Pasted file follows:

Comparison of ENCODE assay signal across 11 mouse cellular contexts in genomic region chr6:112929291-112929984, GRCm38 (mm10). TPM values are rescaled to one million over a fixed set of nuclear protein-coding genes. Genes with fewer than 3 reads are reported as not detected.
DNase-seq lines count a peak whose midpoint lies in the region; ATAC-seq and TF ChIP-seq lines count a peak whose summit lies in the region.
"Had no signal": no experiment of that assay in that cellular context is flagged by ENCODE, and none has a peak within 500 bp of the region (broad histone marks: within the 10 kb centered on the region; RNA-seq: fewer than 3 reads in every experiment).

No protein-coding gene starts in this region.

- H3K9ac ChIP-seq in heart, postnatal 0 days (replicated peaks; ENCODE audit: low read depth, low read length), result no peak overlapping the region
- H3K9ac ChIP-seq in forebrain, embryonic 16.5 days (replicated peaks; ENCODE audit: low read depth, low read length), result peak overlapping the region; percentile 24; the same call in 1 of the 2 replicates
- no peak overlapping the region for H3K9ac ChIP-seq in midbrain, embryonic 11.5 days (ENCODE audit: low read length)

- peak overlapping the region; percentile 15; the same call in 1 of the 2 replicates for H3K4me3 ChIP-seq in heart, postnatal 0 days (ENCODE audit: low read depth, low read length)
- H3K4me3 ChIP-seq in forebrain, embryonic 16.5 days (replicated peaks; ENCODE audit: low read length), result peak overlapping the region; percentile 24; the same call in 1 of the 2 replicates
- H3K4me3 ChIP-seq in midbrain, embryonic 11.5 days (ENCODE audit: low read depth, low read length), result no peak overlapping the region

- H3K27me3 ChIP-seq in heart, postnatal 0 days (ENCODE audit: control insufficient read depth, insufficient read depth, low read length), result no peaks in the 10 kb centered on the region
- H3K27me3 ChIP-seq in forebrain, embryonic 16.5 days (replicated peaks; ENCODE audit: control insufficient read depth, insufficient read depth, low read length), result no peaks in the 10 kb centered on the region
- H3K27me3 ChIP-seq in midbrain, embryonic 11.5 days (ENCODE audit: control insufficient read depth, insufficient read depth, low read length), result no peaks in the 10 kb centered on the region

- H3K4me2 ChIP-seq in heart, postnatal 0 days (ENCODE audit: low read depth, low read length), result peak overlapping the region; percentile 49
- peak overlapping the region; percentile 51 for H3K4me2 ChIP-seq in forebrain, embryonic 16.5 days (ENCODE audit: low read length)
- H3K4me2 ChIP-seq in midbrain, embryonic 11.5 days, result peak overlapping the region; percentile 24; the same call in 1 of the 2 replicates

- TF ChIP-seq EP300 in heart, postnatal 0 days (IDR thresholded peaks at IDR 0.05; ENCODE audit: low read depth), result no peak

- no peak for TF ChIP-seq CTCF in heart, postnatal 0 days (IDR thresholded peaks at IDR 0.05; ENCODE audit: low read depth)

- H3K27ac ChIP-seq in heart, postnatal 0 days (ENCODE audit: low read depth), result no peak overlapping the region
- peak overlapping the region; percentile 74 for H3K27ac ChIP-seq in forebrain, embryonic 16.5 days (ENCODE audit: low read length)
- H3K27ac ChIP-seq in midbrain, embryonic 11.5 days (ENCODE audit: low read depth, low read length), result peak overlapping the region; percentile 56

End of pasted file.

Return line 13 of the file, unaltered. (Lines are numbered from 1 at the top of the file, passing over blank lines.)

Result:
- H3K27me3 ChIP-seq in midbrain, embryonic 11.5 days (ENCODE audit: control insufficient read depth, insufficient read depth, low read length), result no peaks in the 10 kb centered on the region